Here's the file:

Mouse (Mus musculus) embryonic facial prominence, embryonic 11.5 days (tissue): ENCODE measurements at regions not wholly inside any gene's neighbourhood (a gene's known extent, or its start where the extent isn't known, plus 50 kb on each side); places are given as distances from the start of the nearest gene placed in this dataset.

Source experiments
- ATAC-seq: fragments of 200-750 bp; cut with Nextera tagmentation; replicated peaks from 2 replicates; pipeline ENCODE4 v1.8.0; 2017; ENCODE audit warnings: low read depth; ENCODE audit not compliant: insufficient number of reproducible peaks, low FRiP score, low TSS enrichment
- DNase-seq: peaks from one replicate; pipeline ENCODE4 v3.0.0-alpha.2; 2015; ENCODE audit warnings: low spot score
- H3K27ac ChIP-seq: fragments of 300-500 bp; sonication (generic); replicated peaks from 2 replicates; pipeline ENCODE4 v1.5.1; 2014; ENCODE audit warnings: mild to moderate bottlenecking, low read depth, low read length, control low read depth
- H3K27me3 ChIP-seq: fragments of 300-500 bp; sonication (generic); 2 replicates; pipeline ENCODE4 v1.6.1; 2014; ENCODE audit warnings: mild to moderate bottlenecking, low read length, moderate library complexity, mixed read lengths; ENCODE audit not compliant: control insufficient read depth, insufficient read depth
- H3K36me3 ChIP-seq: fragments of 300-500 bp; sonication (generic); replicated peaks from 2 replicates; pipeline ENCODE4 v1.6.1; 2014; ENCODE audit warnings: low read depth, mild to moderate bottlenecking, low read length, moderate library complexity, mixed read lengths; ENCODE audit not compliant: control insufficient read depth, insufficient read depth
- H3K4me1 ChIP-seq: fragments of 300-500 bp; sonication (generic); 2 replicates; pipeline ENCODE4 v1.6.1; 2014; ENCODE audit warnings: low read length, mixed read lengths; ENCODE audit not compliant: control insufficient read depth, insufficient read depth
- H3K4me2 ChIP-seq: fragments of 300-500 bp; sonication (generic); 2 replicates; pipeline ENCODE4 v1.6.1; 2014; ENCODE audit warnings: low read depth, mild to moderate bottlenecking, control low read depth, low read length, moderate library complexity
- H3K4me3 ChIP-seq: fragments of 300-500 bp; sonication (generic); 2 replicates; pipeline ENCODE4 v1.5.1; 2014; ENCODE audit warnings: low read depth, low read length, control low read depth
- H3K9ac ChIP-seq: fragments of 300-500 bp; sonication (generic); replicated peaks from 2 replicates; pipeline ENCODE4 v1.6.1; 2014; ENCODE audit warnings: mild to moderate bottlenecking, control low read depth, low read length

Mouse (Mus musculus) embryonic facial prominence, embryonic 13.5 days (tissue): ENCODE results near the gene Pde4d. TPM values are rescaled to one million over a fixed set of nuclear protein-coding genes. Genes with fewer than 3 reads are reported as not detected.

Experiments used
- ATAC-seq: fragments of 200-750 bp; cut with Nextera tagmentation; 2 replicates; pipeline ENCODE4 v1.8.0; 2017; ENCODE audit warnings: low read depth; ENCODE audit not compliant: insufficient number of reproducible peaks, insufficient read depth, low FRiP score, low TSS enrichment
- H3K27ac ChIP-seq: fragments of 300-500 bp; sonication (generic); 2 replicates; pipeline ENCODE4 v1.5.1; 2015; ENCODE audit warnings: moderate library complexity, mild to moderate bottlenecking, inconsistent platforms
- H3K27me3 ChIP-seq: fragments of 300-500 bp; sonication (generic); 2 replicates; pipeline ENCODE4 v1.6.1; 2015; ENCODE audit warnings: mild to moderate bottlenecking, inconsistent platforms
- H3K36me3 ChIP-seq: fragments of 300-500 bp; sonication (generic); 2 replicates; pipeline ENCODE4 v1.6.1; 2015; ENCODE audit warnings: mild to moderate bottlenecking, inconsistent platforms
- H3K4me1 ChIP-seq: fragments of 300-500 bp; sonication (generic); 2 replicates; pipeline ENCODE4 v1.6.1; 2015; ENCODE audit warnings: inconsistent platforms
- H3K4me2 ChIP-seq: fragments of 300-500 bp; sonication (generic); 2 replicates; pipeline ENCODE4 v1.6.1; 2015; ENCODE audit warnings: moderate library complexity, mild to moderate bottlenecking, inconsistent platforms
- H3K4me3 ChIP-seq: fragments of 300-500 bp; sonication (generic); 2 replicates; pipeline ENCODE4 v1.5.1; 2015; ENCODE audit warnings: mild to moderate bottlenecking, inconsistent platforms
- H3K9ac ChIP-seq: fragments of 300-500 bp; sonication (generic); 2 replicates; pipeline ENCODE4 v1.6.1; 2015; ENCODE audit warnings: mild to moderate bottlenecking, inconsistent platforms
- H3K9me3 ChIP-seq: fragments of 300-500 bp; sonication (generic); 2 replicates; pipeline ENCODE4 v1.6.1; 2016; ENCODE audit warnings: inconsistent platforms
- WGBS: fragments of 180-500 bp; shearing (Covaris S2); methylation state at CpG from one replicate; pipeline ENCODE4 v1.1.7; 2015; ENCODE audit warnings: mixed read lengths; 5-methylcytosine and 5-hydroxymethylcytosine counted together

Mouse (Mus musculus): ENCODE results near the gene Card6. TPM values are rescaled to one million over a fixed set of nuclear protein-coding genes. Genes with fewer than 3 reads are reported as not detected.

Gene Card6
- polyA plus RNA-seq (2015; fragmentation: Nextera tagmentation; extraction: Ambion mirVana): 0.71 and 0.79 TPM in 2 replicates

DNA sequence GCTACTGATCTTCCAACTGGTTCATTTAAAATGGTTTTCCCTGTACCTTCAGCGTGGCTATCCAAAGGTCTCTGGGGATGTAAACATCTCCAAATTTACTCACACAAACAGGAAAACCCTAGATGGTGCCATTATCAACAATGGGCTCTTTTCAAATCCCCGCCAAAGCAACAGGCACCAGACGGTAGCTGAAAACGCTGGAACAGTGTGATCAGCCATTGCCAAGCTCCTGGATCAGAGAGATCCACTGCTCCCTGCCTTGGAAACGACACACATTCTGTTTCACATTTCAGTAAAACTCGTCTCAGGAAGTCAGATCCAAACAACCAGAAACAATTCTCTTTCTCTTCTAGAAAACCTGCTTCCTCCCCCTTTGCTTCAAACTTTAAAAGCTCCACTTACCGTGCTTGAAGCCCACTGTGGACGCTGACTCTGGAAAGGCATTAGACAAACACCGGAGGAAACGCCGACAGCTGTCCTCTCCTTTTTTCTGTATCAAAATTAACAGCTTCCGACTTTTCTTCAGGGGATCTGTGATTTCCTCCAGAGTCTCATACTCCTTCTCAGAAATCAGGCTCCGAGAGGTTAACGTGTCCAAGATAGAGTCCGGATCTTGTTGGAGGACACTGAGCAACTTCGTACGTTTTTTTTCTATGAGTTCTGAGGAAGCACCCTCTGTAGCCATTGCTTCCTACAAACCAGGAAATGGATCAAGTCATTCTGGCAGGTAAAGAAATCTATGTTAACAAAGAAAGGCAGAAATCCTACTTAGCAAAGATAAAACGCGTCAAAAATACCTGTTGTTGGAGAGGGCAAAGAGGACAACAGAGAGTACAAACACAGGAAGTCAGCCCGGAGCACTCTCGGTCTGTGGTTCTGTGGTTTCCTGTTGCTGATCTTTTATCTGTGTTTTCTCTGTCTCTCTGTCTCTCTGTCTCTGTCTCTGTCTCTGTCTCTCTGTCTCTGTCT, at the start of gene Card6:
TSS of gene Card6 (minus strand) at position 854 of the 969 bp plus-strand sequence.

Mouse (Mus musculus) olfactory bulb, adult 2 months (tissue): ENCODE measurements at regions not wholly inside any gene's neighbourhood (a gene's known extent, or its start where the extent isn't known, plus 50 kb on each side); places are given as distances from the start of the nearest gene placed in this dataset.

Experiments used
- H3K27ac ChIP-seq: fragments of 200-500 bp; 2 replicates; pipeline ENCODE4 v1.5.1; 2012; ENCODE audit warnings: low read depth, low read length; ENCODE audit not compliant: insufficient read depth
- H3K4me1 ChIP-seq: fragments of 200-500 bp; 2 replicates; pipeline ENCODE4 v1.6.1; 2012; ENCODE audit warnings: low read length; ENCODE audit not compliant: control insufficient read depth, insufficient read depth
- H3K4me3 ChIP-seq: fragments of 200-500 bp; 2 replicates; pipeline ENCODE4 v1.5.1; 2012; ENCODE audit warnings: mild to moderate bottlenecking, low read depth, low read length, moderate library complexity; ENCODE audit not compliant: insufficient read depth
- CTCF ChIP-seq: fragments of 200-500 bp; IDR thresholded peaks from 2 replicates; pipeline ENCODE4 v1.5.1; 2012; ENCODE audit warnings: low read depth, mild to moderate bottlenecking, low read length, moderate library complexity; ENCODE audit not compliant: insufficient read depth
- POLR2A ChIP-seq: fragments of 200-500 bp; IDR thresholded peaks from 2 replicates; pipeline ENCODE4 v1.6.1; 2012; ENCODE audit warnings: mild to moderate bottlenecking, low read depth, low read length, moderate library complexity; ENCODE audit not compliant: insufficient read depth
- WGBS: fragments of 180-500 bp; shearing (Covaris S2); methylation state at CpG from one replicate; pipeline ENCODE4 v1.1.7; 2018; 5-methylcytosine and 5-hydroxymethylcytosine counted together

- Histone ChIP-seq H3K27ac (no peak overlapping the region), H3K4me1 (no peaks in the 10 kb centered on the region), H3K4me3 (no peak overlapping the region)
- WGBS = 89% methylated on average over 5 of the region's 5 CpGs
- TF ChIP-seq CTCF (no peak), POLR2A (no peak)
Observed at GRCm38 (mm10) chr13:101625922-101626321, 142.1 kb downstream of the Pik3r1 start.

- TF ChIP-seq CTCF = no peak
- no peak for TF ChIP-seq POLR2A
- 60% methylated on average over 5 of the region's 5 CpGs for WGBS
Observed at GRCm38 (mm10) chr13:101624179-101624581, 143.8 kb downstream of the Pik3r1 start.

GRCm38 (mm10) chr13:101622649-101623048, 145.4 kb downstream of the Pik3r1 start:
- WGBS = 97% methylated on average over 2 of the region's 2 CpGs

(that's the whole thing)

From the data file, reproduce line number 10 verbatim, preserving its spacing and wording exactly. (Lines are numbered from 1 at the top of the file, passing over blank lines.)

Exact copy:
- H3K4me3 ChIP-seq: fragments of 300-500 bp; sonication (generic); 2 replicates; pipeline ENCODE4 v1.5.1; 2014; ENCODE audit warnings: low read depth, low read length, control low read depth